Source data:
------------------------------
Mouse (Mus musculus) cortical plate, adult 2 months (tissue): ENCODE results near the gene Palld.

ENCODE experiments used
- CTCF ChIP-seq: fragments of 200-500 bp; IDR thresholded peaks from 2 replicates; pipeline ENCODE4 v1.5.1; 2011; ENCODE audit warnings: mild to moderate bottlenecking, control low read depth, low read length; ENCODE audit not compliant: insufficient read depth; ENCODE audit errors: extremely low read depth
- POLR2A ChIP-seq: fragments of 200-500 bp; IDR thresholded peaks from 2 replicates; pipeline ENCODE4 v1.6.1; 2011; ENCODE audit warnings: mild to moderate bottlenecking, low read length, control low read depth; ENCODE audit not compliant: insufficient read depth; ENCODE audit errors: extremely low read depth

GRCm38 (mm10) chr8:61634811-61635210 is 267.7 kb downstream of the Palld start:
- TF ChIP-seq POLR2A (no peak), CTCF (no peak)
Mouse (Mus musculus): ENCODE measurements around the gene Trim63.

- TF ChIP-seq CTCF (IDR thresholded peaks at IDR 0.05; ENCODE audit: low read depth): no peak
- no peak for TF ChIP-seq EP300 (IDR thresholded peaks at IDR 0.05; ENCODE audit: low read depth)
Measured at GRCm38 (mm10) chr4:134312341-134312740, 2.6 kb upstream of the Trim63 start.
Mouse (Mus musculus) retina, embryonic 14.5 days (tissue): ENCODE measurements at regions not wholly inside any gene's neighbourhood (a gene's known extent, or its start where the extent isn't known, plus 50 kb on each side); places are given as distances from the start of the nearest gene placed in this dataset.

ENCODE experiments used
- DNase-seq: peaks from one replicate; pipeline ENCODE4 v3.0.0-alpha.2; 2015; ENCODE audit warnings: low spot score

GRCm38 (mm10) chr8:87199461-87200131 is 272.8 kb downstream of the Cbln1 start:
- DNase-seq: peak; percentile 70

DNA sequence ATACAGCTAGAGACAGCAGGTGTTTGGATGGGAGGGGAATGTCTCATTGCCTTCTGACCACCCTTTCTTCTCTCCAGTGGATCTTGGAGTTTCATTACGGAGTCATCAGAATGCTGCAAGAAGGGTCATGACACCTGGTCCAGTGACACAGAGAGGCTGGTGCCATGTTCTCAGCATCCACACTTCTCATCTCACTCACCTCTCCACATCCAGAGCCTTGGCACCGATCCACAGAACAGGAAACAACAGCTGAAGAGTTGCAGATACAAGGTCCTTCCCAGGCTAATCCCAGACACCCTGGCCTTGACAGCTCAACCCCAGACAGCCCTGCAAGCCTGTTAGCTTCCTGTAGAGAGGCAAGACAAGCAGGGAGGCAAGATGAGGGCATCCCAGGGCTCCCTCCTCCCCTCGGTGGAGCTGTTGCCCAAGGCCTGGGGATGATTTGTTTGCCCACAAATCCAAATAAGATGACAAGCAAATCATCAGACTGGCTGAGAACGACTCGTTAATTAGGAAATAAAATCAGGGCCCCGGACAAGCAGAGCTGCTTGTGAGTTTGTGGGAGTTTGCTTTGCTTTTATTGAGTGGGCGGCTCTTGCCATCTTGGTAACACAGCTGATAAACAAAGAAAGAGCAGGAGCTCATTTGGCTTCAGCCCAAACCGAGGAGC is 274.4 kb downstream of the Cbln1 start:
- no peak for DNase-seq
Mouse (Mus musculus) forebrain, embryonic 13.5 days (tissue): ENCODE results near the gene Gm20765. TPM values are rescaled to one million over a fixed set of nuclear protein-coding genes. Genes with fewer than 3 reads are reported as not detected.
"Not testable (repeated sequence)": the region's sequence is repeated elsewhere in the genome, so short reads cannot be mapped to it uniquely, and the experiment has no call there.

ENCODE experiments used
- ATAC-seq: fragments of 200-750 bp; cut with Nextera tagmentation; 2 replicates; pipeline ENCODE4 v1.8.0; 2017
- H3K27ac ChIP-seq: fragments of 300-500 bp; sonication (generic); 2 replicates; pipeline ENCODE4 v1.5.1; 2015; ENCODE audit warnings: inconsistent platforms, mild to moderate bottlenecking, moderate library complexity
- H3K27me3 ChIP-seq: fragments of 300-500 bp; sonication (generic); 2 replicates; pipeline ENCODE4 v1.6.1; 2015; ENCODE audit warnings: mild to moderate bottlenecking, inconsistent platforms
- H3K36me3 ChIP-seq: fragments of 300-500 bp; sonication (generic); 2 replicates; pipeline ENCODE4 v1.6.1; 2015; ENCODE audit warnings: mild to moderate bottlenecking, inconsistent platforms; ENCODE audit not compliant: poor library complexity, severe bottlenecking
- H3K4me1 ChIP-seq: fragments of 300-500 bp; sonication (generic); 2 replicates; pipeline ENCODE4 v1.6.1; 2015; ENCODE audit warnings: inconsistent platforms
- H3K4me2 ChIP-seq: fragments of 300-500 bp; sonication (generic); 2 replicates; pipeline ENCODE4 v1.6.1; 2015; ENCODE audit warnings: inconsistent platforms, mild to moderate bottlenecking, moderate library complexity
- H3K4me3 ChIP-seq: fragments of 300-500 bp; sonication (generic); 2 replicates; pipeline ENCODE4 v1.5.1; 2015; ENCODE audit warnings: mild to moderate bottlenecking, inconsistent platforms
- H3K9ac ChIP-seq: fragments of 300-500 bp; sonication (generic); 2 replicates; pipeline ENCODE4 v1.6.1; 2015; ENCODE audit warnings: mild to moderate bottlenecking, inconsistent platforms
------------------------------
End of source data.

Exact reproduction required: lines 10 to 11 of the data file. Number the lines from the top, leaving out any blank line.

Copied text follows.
Measured at GRCm38 (mm10) chr4:134312341-134312740, 2.6 kb upstream of the Trim63 start.
Mouse (Mus musculus) retina, embryonic 14.5 days (tissue): ENCODE measurements at regions not wholly inside any gene's neighbourhood (a gene's known extent, or its start where the extent isn't known, plus 50 kb on each side); places are given as distances from the start of the nearest gene placed in this dataset.